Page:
SACRAMENTO, Calif. (AP) — California lawmakers voted Thursday to set rules for the state's nascent marijuana industry and to quash the growth of federal immigration detention as lawmakers approved major pieces of a state budget for the next fiscal year.
Lawmakers sent Gov. Jerry Brown a measure merging the state's longstanding medical marijuana law with the much more permissive rules voters approved last year to legalize pot sales to people 21 and older. The state will develop standards for organic marijuana, allow pot samples at county fairs and permit home deliveries.
The Legislature also backed a measure to limit new beds for immigration detention, dealing a blow to the Trump administration's efforts to boost deportation. The measure prevents local governments from signing or expanding contracts with federal authorities for immigration detention facilities. It also calls for the state's attorney general to review conditions at the centers.
The marijuana and immigration provisions are pieces of a $125 billion general fund spending plan that increases money for education and social services while imposing new financial restrictions on the University of California following a scathing audit. The full spending bill is expected to pass the Legislature later Thursday.
Brown, a Democrat, has called the budget "balanced and progressive." Legislative Democrats praised the budget, saying it would help alleviate poverty while building up savings for a future economic downturn.
"This is a budget that does things for people, not to people," said Assembly Speaker Anthony Rendon. "With this budget we keep our promises to students, patients and voters... In this budget we will protect what we have gained and we will persist in moving forward."
Republicans blasted unrelated measures tucked into the budget, including a plan to change the rules for removing lawmakers from office, which could benefit a Democratic Orange County senator facing a recall. They said the budget fails to adequately prepare for a recession and reneges on promises to voters, who last year approved a tobacco tax increase intended to improve access to health care.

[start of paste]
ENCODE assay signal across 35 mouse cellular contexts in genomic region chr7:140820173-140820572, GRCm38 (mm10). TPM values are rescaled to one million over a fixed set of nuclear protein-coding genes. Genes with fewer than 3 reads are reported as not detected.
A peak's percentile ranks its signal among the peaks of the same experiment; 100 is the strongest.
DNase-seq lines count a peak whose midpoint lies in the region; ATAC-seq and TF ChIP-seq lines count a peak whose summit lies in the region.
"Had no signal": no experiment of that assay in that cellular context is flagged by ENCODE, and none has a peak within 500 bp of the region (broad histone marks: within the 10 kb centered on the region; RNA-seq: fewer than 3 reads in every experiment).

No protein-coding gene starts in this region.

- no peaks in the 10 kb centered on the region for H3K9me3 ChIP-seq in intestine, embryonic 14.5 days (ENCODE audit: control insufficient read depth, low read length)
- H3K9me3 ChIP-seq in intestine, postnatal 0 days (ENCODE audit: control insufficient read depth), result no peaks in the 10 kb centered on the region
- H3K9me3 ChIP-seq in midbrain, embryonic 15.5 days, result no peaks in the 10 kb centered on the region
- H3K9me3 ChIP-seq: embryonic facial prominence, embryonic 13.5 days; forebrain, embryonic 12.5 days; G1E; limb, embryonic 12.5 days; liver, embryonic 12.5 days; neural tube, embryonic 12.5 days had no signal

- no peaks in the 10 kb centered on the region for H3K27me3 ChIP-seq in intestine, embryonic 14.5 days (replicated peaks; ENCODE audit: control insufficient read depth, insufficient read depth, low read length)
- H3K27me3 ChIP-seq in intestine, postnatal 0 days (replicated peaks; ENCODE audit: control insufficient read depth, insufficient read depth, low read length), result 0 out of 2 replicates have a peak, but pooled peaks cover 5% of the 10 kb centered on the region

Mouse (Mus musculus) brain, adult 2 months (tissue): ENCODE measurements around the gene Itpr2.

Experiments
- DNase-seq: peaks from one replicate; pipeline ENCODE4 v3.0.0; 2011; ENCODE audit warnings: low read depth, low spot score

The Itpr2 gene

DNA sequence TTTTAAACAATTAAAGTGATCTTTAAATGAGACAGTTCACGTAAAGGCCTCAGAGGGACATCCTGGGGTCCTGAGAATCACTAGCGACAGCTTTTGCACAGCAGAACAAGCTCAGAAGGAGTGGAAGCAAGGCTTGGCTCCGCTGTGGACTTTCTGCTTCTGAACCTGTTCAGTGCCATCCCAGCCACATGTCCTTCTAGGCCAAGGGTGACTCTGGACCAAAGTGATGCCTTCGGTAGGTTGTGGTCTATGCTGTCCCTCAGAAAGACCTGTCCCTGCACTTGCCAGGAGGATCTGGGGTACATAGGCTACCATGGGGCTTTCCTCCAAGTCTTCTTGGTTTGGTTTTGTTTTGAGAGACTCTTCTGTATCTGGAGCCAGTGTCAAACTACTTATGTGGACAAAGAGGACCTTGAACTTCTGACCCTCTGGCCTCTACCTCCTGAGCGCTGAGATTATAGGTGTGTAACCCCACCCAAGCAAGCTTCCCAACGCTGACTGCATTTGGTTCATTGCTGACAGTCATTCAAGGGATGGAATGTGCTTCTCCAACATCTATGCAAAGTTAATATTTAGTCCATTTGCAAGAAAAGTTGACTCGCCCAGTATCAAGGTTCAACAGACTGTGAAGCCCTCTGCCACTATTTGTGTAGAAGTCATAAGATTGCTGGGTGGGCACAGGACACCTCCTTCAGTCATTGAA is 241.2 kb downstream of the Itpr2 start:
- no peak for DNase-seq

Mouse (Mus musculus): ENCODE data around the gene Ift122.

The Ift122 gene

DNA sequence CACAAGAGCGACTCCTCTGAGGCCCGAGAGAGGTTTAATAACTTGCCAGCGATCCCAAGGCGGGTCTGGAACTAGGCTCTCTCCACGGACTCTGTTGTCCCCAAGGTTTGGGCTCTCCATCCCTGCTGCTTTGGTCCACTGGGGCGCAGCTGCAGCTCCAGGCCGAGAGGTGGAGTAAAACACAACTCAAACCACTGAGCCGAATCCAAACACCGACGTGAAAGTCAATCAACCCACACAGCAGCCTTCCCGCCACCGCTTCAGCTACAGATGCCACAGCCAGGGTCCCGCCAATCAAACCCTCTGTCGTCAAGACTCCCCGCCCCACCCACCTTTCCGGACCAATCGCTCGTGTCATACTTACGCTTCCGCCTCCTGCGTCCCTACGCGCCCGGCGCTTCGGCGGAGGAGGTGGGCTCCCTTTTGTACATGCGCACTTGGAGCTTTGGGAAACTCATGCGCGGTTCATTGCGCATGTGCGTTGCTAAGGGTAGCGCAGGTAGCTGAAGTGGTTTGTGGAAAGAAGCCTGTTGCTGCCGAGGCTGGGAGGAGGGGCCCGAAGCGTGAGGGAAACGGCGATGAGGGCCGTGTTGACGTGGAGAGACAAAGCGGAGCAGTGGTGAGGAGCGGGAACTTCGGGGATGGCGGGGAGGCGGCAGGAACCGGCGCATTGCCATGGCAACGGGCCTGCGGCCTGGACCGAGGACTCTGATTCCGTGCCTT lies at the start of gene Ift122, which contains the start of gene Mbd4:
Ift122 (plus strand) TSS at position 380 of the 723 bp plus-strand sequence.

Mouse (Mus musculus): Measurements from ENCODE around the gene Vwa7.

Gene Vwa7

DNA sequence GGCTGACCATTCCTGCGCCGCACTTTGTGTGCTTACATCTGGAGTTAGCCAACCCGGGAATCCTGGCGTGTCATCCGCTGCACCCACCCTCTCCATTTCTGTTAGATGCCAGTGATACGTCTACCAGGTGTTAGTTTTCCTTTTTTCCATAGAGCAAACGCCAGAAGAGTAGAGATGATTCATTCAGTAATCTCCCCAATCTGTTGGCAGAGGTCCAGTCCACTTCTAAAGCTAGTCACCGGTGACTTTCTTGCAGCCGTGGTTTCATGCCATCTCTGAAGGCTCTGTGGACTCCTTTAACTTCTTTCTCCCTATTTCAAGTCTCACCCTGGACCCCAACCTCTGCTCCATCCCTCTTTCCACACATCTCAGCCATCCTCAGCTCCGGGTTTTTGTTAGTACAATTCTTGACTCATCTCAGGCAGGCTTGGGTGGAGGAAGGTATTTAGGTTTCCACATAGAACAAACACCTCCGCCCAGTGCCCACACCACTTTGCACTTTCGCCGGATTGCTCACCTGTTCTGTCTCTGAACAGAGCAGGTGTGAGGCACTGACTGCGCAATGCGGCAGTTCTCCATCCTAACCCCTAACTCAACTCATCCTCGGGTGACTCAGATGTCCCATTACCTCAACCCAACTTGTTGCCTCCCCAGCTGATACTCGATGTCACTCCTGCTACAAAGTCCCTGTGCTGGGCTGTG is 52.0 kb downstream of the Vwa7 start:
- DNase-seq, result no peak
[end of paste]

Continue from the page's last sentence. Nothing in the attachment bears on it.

"It's corrosive to continue to break promises," said Senate Minority Leader Pat Bates, R-Laguna Niguel. "Californians were promised better schools, better health care, better roads. Yet this budget falls short on all three counts."
The one-year budget takes effect July 1. The $125 billion figure reflects spending from the general fund — the money over which lawmakers have the most control. Including bonds and special funds, the budget is $183 billion.
Thursday's vote caps weeks of negotiations after Brown, warning of a looming recession and likely federal budget cuts, proposed a budget that reversed spending approved last year and eliminated a middle-class scholarship program. Brown also wanted to use $1.2 billion from a voter-approved tobacco tax increase to cover normal growth in the Medi-Cal program.
He relented on those demands, agreeing to use about half of the tobacco tax money to boost payments for doctors and dentists who care for people on Medi-Cal, the state health plan for the needy.
Brown and lawmakers also agreed to increase funding for after-school care, subsidized child care and legal assistance for immigrants facing deportation. They also agreed to restore full dental and eyeglass coverage for people on Medi-Cal.
By law, about half the budget goes to education. Spending on K-12 schools and community colleges is up $3.1 billion from this year, and universities are getting a funding boost tied to increasing enrollment.
The budget seeks to impose reforms on the University of California's budgeting and record-keeping following the release of an April audit found administrators hid tens of millions of dollars from the public as tuition rose. UC President Janet Napolitano disputes the findings, but $50 million will be withheld from the university system until she shows she's complying with the audit.
This story has been corrected to show the budget is $125 billion, not $125 million.
Associated Press writer Sophia Bollag contributed.